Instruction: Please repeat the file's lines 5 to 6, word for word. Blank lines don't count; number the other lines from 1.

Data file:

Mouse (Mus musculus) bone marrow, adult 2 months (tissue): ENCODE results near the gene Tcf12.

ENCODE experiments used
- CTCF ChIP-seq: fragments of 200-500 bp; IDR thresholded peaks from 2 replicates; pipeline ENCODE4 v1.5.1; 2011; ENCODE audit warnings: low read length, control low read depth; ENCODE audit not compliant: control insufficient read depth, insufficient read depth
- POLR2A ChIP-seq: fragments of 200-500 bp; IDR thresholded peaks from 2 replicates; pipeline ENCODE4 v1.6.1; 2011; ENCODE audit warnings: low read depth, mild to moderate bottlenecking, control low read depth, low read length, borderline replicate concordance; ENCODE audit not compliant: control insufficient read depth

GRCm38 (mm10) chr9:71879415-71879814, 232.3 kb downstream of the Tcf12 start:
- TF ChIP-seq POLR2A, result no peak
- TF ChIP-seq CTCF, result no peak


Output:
GRCm38 (mm10) chr9:71879415-71879814, 232.3 kb downstream of the Tcf12 start:
- TF ChIP-seq POLR2A, result no peak